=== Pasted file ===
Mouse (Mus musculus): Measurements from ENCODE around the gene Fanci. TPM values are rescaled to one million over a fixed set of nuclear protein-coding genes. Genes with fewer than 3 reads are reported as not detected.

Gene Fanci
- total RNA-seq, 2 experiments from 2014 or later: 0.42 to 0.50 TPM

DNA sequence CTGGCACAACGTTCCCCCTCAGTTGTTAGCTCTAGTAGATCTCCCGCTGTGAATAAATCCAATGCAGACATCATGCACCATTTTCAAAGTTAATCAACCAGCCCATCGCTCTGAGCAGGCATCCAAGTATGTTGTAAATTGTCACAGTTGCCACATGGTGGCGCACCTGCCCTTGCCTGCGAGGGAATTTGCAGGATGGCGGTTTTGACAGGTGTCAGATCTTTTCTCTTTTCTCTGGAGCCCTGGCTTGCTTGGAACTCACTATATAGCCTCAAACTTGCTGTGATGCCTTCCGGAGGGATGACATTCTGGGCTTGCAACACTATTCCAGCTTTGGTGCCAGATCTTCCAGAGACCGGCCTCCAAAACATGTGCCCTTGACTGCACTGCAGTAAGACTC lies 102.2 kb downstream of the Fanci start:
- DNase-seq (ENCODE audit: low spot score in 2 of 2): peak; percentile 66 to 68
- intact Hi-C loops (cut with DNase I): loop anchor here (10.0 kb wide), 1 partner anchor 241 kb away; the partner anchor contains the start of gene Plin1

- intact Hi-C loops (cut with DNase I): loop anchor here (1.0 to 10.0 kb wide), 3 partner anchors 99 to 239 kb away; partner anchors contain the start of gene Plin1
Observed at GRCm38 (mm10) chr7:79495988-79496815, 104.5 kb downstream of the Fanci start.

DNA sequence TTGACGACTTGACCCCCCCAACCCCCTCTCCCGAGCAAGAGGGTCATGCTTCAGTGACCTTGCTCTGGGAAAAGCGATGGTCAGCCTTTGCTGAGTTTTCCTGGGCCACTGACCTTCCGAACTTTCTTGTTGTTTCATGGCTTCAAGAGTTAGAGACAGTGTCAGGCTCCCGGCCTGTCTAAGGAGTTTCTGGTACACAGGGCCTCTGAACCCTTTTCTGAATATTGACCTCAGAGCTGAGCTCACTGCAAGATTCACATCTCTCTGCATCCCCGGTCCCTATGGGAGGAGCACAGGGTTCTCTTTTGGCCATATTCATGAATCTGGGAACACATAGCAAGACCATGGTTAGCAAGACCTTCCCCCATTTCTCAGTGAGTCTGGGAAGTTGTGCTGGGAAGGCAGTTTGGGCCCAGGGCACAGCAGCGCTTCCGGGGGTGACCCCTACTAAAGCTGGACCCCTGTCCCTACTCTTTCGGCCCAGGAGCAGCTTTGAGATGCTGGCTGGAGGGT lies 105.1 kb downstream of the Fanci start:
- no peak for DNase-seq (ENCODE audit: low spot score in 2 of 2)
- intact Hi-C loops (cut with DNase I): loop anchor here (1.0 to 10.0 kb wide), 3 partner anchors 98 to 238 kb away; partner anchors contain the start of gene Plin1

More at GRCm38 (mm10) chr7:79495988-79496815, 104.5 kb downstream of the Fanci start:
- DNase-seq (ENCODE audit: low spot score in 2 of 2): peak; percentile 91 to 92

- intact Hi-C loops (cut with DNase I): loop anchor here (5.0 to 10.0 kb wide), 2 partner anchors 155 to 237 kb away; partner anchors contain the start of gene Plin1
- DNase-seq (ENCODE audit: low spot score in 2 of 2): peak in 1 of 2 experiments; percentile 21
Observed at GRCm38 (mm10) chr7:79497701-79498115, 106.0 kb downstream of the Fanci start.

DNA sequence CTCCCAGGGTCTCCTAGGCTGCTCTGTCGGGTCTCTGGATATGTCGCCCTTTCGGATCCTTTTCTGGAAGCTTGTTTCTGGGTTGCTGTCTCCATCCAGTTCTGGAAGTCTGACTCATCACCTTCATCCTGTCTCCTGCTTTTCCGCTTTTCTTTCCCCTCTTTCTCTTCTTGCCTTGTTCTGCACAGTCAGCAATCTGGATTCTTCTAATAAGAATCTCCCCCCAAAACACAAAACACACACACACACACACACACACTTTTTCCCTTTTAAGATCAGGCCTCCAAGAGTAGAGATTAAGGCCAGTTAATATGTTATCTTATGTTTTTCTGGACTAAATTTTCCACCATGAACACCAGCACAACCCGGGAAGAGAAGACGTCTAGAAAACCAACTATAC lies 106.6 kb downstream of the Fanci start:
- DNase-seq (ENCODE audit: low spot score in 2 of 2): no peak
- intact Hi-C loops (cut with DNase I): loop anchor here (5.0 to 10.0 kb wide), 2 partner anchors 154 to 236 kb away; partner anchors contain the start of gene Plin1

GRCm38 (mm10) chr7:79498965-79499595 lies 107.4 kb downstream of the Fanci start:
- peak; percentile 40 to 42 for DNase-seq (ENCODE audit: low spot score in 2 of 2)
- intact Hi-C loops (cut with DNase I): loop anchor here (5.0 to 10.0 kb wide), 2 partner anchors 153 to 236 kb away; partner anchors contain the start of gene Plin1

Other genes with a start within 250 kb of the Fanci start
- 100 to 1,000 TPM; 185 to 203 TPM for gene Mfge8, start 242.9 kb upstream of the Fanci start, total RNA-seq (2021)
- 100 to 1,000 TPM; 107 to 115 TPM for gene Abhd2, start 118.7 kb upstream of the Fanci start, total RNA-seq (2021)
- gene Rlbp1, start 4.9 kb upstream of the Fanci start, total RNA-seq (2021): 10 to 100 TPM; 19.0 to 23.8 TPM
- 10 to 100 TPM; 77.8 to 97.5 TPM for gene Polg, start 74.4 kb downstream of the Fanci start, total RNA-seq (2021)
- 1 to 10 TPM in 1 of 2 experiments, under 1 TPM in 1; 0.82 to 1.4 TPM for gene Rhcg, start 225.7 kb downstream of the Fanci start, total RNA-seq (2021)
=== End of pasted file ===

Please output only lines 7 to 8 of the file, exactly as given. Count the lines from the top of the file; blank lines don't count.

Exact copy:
- intact Hi-C loops (cut with DNase I): loop anchor here (1.0 to 10.0 kb wide), 3 partner anchors 99 to 239 kb away; partner anchors contain the start of gene Plin1
Observed at GRCm38 (mm10) chr7:79495988-79496815, 104.5 kb downstream of the Fanci start.